A Gift and a Task

Some of you remember the television show “Mork and Mindy.” It launched an unknown Robin Williams to fame. As an extraterrestrial, Mork comes to earth from the planet Ork and learns that things are different here. Mork’s Orkan greeting of” “Na-nu Na-nu” or quenching his thirst by thrusting his finger into liquid, and thinking one’s head is used for sitting, shows just how naive we can be about other people’s ways. It doesn’t take planetary voyage to have a cultural awakening. Maybe even say, a move across the country requires some acculturation. When I moved from South Texas to Nebraska, I learned about a cultural icon; the Big Red “N” that marked everything. I learned what happens when I left an unopened Diet Coke in my car overnight in January when temperatures plunged to subzero, and I learned I have to ask for my tea to be sweet. I learned about hordes of bunnies, and black squirrels, and migrating cranes.

We can easily take all the nuances of our culture for granted. We don’t even realize that others don’t necessarily think like us, or know what we know, or behave just as we do. The Hebrew scriptures admonish “I have set before you life and death, blessings and curses. Choose life.” One would think life and death are pretty clear-cut concepts. Jesus went to Jerusalem knowing that the authorities were plotting to take his life. Did he then choose death? Several times over Jesus said, “Whoever tries to keep their life will lose it, and whoever loses their life will save it.” Jesus talks about life and death in ways that can be confusing. Could it be that we use those words of life and death differently today than they did in another culture thousands of years ago?

We 21st century Westerners are like extra-terrestrials when we read Hebrew scriptures. We read the words and process them from our worldview. As we understand it, Life is about biology, and it is personal. We understand Life is about my heartbeat, my brain waves. Life for us means our individual physical existence on this earth. Life and death is biology, and it’s personal or so WE think. That is not what life and death means in scripture.

In the Hebrew culture, life was not an individual matter. No one survived in isolation. No Simon and Garfunkel notion of “I am a Rock, I am an Island.” No self-made man or woman. No pull yourself up by your bootstrap, rugged individualism or Pioneer Spirit could sustain life. The Hebrew culture wasn’t about the individual. The Hebrew culture was more akin to other native religions of the world. Israelites understood life more like the African notion of ubuntu—“I am because you are.” The Israelites understood life like The Blackfoot Native American tribe who greet each other, not by saying, “How are you?” but by saying, “How are your connections?”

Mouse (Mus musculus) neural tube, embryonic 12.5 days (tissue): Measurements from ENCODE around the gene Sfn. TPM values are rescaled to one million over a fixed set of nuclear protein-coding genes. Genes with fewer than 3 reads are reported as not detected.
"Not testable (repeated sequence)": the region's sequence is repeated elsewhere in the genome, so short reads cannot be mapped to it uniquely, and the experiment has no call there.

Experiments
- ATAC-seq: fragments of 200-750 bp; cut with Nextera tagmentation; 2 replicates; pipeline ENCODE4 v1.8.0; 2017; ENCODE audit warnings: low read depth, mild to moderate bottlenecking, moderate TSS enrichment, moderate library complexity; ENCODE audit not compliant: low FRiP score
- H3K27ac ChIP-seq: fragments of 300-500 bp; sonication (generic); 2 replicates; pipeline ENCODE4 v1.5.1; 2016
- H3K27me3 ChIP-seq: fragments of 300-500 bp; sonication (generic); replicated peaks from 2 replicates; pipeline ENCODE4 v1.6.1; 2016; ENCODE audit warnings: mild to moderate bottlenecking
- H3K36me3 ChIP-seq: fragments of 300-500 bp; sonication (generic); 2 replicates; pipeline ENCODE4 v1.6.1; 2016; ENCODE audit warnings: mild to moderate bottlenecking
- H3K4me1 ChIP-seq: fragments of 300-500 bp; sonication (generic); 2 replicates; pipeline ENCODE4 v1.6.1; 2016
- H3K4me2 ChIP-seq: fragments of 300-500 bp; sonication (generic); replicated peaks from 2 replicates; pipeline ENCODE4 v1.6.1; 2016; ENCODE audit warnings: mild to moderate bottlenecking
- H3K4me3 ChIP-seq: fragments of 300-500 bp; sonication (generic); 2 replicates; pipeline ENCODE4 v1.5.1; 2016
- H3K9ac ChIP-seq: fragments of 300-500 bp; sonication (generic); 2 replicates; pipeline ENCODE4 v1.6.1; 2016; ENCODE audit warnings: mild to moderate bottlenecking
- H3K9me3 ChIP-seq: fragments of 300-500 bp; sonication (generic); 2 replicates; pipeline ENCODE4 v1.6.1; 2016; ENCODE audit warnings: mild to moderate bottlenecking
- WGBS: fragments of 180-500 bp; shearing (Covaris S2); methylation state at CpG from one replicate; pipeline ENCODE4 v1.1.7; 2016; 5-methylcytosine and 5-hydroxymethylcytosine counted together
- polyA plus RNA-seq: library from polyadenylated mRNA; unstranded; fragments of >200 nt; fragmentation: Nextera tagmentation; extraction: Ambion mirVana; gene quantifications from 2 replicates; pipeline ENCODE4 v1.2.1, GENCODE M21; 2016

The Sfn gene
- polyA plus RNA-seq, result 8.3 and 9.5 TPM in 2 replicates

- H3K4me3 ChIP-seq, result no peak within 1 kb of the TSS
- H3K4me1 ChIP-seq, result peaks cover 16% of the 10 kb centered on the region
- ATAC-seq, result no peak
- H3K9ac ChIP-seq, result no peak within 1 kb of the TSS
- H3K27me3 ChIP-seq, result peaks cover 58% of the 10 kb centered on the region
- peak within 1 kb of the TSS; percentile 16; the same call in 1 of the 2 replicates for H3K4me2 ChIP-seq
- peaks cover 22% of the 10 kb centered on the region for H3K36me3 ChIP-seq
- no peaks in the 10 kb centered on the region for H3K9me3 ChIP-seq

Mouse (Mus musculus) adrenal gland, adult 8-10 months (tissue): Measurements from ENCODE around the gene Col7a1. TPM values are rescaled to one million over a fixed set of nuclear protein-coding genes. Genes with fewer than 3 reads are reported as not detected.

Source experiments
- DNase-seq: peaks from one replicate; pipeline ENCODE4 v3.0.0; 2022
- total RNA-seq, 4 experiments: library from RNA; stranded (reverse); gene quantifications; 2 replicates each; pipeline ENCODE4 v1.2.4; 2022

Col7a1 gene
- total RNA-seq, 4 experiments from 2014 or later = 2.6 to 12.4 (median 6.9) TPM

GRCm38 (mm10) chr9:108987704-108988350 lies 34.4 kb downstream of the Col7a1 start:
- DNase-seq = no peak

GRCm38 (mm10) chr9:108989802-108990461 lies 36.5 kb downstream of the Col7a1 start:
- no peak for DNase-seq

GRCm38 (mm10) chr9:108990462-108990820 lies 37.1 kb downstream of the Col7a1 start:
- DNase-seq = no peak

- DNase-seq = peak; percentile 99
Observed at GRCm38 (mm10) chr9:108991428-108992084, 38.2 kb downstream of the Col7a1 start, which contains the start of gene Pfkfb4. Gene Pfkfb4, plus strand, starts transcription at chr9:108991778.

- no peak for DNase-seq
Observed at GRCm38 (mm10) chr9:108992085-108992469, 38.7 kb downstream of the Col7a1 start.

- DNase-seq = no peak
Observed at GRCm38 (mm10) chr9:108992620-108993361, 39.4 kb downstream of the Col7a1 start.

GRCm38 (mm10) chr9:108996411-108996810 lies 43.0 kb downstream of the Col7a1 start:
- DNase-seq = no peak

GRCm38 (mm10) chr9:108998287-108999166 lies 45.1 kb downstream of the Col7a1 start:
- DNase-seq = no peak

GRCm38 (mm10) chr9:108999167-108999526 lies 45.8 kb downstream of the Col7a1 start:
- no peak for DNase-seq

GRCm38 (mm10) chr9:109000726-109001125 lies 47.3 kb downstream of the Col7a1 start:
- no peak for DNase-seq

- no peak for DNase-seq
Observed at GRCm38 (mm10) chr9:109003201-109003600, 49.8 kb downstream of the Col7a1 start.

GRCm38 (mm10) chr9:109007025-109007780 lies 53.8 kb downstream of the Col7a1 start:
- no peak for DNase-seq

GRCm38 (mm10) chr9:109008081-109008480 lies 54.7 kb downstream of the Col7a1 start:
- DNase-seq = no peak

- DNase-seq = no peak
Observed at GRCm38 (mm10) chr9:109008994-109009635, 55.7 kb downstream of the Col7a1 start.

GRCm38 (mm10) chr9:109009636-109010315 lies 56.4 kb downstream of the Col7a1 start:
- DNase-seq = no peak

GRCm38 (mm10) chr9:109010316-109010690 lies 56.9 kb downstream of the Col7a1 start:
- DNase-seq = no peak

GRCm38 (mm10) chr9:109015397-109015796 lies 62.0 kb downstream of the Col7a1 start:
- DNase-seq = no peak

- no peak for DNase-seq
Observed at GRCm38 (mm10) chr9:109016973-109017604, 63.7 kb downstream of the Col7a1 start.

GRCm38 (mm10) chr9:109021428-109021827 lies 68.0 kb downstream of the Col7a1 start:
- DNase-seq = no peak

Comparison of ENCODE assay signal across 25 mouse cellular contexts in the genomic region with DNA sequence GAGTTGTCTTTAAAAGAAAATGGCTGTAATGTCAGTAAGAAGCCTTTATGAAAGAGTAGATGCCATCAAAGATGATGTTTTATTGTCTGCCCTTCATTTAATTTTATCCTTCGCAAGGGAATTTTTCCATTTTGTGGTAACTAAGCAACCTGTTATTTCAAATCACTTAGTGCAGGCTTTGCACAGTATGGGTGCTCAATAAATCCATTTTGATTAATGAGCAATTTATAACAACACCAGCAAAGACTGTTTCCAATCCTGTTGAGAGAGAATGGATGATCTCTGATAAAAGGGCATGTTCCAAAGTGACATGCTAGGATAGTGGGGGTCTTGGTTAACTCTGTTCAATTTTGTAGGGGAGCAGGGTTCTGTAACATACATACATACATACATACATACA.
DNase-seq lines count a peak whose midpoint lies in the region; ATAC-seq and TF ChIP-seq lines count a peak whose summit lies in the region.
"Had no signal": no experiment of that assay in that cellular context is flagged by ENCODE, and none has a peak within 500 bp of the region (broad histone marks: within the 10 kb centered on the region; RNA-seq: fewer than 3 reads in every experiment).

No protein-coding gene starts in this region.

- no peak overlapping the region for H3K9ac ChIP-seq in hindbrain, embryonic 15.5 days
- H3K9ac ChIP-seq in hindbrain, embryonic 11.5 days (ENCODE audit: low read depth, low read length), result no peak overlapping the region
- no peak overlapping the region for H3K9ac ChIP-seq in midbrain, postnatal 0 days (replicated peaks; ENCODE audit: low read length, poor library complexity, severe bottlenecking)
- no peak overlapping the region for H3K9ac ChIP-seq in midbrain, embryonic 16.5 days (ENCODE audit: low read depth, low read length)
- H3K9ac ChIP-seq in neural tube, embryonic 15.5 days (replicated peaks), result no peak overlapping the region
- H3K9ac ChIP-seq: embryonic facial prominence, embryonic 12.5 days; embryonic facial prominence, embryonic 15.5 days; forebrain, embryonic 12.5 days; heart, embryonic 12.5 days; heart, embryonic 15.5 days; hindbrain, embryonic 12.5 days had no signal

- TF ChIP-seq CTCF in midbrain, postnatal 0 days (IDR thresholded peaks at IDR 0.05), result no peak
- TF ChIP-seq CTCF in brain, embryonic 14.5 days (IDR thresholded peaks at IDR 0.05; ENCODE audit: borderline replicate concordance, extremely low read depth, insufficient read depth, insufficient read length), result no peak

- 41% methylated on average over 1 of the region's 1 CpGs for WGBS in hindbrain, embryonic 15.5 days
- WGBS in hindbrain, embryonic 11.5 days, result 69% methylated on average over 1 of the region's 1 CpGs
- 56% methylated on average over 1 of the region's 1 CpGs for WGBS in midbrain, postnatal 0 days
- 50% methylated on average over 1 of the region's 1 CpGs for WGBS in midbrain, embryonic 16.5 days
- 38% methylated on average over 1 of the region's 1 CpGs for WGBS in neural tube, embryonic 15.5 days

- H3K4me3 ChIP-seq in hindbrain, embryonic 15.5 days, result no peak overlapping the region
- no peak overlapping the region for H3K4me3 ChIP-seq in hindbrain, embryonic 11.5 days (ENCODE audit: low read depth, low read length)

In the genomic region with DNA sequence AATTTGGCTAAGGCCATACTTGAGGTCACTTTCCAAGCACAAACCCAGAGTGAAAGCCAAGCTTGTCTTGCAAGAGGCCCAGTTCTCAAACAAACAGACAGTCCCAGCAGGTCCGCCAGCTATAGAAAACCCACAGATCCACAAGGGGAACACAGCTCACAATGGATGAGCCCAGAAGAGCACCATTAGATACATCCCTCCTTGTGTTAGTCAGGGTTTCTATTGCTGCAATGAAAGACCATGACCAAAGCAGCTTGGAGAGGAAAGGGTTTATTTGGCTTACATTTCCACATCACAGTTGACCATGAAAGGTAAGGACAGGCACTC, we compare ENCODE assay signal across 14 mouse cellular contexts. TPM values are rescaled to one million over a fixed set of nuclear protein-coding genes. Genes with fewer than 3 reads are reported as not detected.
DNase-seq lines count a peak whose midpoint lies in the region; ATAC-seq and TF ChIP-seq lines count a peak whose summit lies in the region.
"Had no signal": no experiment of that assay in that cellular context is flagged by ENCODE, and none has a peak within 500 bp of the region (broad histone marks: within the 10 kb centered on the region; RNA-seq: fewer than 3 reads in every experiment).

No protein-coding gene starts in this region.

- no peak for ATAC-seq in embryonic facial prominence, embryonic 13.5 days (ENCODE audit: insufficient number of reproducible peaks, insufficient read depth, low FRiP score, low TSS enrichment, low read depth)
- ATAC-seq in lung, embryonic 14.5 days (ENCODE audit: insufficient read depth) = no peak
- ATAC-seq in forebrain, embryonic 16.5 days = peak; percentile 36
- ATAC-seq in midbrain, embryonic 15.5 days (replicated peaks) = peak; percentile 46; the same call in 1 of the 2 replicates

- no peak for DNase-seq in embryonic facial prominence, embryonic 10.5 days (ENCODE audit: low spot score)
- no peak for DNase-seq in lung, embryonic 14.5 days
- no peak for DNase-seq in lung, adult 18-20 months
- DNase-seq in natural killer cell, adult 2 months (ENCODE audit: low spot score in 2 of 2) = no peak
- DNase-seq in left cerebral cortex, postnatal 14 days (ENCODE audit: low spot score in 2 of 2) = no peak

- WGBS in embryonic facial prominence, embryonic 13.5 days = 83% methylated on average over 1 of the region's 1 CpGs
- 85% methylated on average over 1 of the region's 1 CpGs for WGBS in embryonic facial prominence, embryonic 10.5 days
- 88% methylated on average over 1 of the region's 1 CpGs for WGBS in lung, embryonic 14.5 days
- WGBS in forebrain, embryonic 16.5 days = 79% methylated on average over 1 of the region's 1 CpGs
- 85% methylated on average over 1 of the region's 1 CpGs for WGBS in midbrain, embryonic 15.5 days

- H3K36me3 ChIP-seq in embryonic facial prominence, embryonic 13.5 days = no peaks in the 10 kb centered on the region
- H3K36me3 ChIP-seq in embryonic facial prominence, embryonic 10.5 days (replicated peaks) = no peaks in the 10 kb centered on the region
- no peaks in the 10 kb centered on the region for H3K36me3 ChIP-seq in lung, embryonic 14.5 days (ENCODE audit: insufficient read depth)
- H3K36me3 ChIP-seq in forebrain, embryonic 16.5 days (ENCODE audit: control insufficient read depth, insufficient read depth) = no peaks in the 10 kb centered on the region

In the scriptures, “life,” “death,” “salvation,” and “resurrection”—those words are about connection. For the Israelites, life is a “We” not an “I.” To have life is to be in community, covenant community, bound together. To be dead is to be unrelated, excluded. Existence outside of the community is deathly.

In the first scripture we heard today, the Israelite community is at a tipping point. It is on the brink of collapse, i.e. death. The authors write to their people who have lost covenant connection with God and each other. The Israelites forgot the laws God gave them for ordering a just society. They neglected their poor, widows, and orphans. When they did so, their nation fell. A nation coasting along thinking it is above reproach or an empire that thinks it is too big to fail is headed for death.

Death is delivered by state executions and fences keeping out the desperate. Death lives in soldiers whose heartbeats continue, but whose spirits are traumatized by what we’ve asked them to do. Death is hungry people living in a land of plenty, and laws that favor the rich at the expense of the poor. Death is medicine on shelves out of reach of those without health care. Death is discrimination about whom you can love and who you can spend your life with. Death is work schedules that keep us too busy for the holy. Death is indebtedness and isolation. Death is our earth fractured for fuel extraction. Death is corporate greed and individual apathy.

The people are given a choice: choose life by forming a life-giving community, otherwise, you are choosing death. The notion that life and death are about communal relationship instead of personal biology sounds foreign to us—as foreign maybe as resurrection.